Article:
The H9SOI FEM RF SOI process from STMicroelectronics offers similar features. ST’s new process is built with MOSFETs on a dual-gate, 0.13-μm and 0.25-μm gate size. Itsupports 1.2-V and 2.5-V MOS and n-type LDMOS (NLDMOS). This could potentially serve higher-power functions for RF front ends. The Ron x Coff characteristics of the current version, according to ST, are 207 fs with potential improvements this quarter leading to 160 fs. According to ST, its NLDMOS with a thick copper layer leads to an additional 10% improvement of efficiency compared to other solutions. The company’s low-noise amplifiers (LNAs) are capable of noise figures of 0.1 dB for GO1 NMOS, which permits a 5-GHz threshold frequency.

IBM reports that its new process, IBM 7RF SOI, offers a mobile-device solution on a single chip that may provide some benefits over GaAs and silicon-on-sapphire (SOS) alternatives. The process is geared toward enabling the latest in LTE and WiFi for mobile devices. The process is manufactured on IBM’s 180-nm SOI technology and has already seen over four billion chips shipped to RF front-end module suppliers. This process offers four metal layers with wirebound glass cut and a core supply voltage of 1.5, 2.5, and 5 V. NFETS and PFETS are compatible with this process. Resistors, capacitors, varactors/diodes, inductors, and electrical fuses are also offered with this process.

Toshiba has launched and is sampling a single-pole, ten-throw RF antenna switch with a MIPI interface for RF front-ends based on SOI technology. The firm claims that its new TaRF5 technology has lower insertion loss and a relatively smaller size compared to other offerings in the smartphone market. Supposedly, its new process achieves improvements of insertion loss up to 25% at 2.7 GHz and a 40% size reduction compared to the TaRF3. Toshiba has been working with SOI-CMOS since 2009 for its smartphone RF antenna switches, which makes it very possible that its new technology boasts other development-knowledge and infrastructure benefits.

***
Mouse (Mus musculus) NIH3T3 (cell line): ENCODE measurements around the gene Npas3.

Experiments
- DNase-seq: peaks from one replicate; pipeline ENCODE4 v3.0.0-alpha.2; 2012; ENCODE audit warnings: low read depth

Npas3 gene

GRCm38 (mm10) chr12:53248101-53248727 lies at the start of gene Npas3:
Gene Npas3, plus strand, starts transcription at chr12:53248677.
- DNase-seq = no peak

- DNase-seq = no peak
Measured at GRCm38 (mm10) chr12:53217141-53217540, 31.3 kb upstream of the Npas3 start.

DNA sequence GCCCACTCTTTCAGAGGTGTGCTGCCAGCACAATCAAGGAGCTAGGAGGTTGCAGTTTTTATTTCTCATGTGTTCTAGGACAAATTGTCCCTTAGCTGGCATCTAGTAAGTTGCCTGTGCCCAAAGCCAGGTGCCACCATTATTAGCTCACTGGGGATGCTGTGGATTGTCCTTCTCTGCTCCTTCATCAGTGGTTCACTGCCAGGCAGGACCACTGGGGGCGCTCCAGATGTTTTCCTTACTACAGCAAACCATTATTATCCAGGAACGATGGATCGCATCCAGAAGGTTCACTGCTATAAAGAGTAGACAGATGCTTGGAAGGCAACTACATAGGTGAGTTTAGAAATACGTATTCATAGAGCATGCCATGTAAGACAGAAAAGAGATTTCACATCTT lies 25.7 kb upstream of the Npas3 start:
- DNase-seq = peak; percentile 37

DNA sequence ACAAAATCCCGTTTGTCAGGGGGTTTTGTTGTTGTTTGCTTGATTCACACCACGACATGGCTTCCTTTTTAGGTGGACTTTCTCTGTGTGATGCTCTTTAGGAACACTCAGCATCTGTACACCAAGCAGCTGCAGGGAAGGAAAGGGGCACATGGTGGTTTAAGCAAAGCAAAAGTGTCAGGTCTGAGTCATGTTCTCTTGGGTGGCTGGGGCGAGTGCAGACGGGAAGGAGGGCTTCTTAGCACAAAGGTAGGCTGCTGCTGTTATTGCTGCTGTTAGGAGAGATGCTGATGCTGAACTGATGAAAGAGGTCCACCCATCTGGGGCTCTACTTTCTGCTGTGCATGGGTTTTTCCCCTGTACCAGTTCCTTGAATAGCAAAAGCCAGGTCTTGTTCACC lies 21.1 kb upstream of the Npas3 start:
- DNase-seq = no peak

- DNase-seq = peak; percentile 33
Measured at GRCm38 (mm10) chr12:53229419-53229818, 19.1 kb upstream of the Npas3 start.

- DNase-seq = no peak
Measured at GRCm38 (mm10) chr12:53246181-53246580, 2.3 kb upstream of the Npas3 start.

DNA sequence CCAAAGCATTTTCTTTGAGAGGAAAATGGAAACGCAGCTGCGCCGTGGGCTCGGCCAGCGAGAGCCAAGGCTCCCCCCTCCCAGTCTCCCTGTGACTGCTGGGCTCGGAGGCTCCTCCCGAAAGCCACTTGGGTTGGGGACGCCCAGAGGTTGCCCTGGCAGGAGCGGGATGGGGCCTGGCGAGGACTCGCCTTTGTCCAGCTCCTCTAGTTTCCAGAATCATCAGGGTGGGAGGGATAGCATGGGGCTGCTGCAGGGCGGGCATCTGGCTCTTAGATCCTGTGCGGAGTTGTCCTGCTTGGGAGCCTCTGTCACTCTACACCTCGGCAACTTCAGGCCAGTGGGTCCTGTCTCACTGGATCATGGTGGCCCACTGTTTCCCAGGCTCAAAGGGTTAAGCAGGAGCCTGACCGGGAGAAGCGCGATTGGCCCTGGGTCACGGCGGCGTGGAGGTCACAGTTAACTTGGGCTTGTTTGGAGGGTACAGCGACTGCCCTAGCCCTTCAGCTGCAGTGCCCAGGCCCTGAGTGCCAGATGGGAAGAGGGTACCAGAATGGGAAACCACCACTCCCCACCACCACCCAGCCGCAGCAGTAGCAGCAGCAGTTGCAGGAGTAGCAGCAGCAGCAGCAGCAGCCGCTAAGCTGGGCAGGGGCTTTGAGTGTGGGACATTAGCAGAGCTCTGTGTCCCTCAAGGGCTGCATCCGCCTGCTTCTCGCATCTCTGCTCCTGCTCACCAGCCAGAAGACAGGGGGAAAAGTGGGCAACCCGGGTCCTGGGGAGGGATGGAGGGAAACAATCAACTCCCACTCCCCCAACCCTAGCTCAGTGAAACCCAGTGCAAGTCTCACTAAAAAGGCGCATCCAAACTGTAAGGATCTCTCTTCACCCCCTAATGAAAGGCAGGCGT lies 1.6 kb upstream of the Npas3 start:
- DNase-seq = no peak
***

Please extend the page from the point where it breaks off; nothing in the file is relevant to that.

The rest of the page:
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For its part, TowerJazz offers RF SOI technology focused on efficient RF switches for cellular applications. The company has thick and thin SOI offerings in a variety of voltage levels for either integration or switch figures of merit. In a 3 to 6 metal layer 0.18-μm process, it offers 1.2-, 1.8-, 2.5-, 3.3-, and 5-V options. Channel isolation better than -40 dBm and insertion loss below 0.35 dB is reported for its switch operation. According to TowerJazz, its switches have low harmonics beyond -105 dBc and intermodulation distortion levels below -117 dBm. MOSFETS, BJTS, MIM capacitors, resistors, and varactors are all supported by the process.

Future high-end applications may require more advanced 3D IC approaches. RF SOI may intrinsically lend itself to this technology, as the upper semiconductor layer in a stacked configuration is required to be thin (on the order of less than 100 nm). It is then placed over oxide for isolation. This process already has a place in the development of RF SOI and could lead to multilevel RF SOI stacking and enhanced integration. Because device-scaling approaches may not reduce costs beyond the 28 –nm  node, 3D IC development may likely see a significant rise in the near future. RF device companies seem to be embracing SOI as both a current and next-generation solution. The ability to completely incorporate an RF front end into a single chip may be the overriding factor when considering GaAs or Si-based technologies for low-power RF.